We recently conducted a major piece of research for the Commonwealth Bank Of Australia on the ‘Common Cents’ of young Australians’ financial literacy and knowledge.
We have an extract from the media release below, but if you wish to read the full article, please click here.
The report reveals two thirds (69 per cent) of primary school children in Australia receive pocket money, and 82 per cent of these are expected to complete tasks to earn their pocket money. This suggests parents are teaching kids the value of money and how to earn it; reflected in the 'earning' national score where Aussie kids' earning skills far outweighed the national overall financial literacy score, by 20 points. Additionally, parents' budgeting was found to be their strongest skillset - something that may not be passing down to their kids. Additionally, the national average pocket money for primary school kids has increased from $5.57 in 2014 to $5.70 in 2015.
Other key statistics include:
- Aussie kids think it's more important to save for things they want (49 per cent) over things they need (43 per cent).
- Two thirds of Aussie kids (68 per cent) like saving more than they like spending.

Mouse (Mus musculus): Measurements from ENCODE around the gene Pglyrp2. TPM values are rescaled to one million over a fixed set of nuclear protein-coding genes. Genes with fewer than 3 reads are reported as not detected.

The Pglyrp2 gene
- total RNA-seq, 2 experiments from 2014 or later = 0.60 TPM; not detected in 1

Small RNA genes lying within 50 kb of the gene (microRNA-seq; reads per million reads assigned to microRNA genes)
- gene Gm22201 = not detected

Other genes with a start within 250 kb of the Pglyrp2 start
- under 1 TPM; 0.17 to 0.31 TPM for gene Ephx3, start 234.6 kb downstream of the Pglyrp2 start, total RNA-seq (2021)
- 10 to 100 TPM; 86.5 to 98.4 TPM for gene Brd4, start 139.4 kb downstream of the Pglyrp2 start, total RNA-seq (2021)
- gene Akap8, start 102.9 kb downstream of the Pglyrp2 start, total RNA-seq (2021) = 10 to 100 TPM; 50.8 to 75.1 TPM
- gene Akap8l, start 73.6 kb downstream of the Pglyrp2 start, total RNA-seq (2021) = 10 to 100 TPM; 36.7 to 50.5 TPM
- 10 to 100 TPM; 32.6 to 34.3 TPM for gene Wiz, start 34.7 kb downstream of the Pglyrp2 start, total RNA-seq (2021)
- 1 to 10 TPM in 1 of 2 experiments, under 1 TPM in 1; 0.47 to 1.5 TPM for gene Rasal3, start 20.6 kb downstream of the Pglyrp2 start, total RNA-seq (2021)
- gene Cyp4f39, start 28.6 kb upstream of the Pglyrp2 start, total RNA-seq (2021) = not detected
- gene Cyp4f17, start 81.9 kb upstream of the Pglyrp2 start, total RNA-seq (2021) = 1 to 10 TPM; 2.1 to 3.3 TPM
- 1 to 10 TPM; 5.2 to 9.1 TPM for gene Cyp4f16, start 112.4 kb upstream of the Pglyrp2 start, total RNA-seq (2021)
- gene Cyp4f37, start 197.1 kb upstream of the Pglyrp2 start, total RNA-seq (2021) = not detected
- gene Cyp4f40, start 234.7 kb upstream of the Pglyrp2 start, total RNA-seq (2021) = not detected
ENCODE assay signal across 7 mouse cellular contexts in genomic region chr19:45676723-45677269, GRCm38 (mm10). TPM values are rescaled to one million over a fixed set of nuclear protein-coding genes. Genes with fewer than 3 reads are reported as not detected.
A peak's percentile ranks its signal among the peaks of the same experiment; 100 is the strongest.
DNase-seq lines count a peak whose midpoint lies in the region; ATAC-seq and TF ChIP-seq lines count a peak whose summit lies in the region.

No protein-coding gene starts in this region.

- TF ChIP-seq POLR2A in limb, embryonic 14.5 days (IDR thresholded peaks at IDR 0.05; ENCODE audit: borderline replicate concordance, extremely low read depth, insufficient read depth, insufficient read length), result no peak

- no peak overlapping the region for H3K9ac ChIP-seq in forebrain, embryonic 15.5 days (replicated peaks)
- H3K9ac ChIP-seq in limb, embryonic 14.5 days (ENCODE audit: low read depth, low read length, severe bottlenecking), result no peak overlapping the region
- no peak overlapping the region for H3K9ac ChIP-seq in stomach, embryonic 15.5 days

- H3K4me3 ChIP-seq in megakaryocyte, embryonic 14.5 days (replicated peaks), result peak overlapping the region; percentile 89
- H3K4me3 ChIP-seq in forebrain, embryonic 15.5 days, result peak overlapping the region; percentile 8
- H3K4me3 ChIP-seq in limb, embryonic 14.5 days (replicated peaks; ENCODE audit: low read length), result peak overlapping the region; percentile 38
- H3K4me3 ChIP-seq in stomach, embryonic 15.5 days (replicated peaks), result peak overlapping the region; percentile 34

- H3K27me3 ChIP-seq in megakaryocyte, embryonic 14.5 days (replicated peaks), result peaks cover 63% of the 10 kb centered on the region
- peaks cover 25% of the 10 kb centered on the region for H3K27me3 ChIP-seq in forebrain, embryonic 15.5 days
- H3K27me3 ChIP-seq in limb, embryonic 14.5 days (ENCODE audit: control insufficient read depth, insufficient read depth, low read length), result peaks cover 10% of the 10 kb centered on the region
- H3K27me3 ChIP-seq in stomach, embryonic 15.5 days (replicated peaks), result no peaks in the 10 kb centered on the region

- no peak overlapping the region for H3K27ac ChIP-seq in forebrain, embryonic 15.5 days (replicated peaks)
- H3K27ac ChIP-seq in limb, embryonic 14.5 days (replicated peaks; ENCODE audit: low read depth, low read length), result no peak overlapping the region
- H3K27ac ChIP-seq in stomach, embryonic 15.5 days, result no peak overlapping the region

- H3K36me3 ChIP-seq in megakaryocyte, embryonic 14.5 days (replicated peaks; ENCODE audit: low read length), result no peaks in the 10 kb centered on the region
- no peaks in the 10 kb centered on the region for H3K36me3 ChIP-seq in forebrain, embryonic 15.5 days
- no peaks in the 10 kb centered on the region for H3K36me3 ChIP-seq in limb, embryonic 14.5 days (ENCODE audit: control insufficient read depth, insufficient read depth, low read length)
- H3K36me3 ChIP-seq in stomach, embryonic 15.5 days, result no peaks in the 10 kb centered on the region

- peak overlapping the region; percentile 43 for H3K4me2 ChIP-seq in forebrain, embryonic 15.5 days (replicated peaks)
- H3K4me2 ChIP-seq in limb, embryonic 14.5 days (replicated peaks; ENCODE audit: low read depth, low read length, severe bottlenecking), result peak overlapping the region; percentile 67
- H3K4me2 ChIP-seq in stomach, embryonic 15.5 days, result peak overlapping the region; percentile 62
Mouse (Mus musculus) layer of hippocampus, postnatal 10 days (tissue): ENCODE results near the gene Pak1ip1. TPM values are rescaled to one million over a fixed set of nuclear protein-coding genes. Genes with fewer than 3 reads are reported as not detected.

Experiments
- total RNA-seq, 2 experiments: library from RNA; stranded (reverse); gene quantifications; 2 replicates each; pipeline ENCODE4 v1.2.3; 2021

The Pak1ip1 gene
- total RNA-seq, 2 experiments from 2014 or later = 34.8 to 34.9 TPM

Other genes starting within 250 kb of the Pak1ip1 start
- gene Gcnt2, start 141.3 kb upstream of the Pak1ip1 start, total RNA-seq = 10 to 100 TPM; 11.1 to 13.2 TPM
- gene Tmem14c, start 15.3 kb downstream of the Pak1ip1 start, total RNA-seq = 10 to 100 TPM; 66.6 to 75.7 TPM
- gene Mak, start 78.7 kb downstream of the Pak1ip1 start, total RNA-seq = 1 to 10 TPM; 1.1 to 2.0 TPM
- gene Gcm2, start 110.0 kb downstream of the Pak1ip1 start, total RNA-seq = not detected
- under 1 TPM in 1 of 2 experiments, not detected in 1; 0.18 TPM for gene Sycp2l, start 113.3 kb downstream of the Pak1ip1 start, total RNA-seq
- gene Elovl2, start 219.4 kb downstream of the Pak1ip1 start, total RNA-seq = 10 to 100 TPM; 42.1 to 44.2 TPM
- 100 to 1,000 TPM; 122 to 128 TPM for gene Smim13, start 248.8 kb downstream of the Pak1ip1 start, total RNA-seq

- Three quarters of kids (77 per cent) understand they can get more money from doing extra jobs around the house.
- Half of Aussie kids know what a budget is (50 per cent), whereas one in five (22 per cent) think a 'budget' is simply a sheet of paper with numbers on it.
- Children from households with less than $50,000 annual income score similar results (66 vs. 67) to those from families earning over $150,000 - and higher than kids from mid-income households.
To read the full article, published on the Commonwealth Bank website, feel free to visit it here: Commonwealth Bank of Australia : It’s Common Cents: Young Australians are eager earners and savvy spenders but could be better budgeters
About the study:
- Independent research carried out on behalf of Commonwealth Bank of Australia, by ACA Research.
- A total of 1,130 surveys completed among parents and their children aged 5-12 years.
- A quantitative online research methodology was used, with a 10-minute questionnaire for parents, and 5 minutes for children.
- National sample throughout Australia.
- The fieldwork was conducted between the 14th and 18th December 2015.
- Common Cents scores were calculated on a range from 0 to 100.
- The lowest individual child score was 6.6, and the highest was 100.The lowest individual parent score was 8.3 and the highest was 100.